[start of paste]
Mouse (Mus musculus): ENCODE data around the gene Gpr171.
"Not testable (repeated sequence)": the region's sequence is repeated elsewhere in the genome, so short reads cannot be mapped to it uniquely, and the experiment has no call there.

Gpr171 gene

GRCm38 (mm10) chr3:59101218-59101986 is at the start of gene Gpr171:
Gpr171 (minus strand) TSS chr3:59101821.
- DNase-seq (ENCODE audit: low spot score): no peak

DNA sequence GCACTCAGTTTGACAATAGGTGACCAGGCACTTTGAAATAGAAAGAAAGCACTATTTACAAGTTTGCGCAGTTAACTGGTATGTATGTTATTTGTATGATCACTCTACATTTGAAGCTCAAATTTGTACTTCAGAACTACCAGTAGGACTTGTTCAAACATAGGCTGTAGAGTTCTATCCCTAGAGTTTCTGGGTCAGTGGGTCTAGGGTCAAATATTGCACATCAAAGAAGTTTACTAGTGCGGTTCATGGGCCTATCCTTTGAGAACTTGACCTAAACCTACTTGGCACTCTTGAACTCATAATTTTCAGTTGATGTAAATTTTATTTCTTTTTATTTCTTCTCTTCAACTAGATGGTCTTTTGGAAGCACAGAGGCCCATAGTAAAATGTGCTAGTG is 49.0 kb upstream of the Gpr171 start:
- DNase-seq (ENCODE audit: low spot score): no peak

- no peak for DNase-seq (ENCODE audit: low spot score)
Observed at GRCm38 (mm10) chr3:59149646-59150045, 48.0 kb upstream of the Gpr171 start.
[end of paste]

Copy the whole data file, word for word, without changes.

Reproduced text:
Mouse (Mus musculus): ENCODE data around the gene Gpr171.
"Not testable (repeated sequence)": the region's sequence is repeated elsewhere in the genome, so short reads cannot be mapped to it uniquely, and the experiment has no call there.

Gpr171 gene

GRCm38 (mm10) chr3:59101218-59101986 is at the start of gene Gpr171:
Gpr171 (minus strand) TSS chr3:59101821.
- DNase-seq (ENCODE audit: low spot score): no peak

DNA sequence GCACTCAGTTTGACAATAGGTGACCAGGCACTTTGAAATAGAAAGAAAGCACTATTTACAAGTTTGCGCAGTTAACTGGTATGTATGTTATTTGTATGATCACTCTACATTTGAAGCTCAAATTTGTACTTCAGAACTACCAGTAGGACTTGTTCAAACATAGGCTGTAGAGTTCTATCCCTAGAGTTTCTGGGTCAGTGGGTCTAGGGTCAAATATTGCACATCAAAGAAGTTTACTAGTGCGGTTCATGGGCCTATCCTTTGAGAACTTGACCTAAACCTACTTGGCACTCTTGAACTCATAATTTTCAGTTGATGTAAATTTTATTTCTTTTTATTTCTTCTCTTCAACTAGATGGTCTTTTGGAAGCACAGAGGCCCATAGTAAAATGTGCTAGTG is 49.0 kb upstream of the Gpr171 start:
- DNase-seq (ENCODE audit: low spot score): no peak

- no peak for DNase-seq (ENCODE audit: low spot score)
Observed at GRCm38 (mm10) chr3:59149646-59150045, 48.0 kb upstream of the Gpr171 start.